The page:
This contribution explores the strategies used by popular movements seeking to advance social reforms, and the challenges once they succeed. It analyzes how a strategic alliance between the Brazilian Landless Workers Movement (MST) and the National Confederation of Agricultural Workers (CONTAG) transformed the Ministry of Education's official approach to rural schooling. This success illustrates the critical role of international allies, political openings, framing, coalitions and state–society alliances in national policy reforms. The paper also shows that once movements succeed in advancing social reforms, bureaucratic tendencies such as internal hierarchy, rapid expansion and ‘best practices’ – in addition to the constant threat of cooptation – can prevent their implementation.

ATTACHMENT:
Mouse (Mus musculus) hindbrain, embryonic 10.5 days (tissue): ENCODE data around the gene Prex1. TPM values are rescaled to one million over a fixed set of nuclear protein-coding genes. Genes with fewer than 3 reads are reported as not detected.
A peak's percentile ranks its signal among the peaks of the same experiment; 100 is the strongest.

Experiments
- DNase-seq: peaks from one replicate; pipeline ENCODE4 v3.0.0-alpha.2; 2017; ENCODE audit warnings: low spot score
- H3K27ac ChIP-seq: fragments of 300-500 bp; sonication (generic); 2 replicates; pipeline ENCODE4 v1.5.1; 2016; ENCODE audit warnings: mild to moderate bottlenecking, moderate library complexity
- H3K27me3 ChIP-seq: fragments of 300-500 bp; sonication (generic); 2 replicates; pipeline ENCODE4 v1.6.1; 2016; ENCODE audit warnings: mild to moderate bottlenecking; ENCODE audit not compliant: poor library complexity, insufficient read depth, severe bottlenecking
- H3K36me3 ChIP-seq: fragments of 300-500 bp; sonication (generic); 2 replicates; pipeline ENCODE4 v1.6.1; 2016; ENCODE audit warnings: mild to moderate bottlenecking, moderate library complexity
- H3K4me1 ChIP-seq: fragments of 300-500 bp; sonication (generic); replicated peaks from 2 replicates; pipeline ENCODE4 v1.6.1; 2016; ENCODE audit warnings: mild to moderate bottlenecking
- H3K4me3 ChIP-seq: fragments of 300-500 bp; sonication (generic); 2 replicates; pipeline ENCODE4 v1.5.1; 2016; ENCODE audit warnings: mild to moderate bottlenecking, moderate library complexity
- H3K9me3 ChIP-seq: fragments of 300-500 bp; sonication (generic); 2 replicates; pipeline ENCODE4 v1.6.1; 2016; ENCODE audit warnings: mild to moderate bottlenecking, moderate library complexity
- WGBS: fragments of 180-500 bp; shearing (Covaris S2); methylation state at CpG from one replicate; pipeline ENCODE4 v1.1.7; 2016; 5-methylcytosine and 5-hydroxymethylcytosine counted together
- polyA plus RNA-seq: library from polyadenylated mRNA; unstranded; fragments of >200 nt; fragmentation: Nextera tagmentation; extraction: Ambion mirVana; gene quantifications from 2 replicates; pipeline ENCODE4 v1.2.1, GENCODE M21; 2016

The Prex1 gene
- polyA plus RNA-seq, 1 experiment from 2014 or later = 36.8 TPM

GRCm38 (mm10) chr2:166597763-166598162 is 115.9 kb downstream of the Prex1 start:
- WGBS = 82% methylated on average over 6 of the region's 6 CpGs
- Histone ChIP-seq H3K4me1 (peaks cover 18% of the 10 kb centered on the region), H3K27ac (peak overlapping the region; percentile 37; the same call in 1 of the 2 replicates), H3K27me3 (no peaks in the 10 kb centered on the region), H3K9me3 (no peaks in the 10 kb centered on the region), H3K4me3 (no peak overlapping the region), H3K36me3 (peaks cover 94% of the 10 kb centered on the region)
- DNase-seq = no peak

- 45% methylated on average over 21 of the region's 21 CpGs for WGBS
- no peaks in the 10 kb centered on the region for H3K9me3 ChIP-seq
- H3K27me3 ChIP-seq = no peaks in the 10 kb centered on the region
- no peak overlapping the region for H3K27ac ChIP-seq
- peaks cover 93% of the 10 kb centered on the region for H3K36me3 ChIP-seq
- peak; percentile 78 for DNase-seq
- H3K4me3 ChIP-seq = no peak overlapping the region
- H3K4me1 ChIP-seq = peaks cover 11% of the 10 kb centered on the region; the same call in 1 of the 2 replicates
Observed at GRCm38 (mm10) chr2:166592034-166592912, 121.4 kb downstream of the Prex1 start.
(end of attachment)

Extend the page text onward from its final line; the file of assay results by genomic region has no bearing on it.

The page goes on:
All Science Journal Classification (ASJC) codes
- Cultural Studies
- Arts and Humanities (miscellaneous)